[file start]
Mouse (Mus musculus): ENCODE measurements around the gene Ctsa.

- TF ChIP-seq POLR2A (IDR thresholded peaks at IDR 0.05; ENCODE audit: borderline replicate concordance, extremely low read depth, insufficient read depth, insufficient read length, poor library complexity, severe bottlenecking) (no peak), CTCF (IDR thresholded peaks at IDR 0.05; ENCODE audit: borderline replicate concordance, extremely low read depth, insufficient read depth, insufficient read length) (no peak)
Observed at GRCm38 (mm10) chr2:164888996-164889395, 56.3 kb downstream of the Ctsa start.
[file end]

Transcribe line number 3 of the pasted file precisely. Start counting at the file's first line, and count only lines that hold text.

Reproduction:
Observed at GRCm38 (mm10) chr2:164888996-164889395, 56.3 kb downstream of the Ctsa start.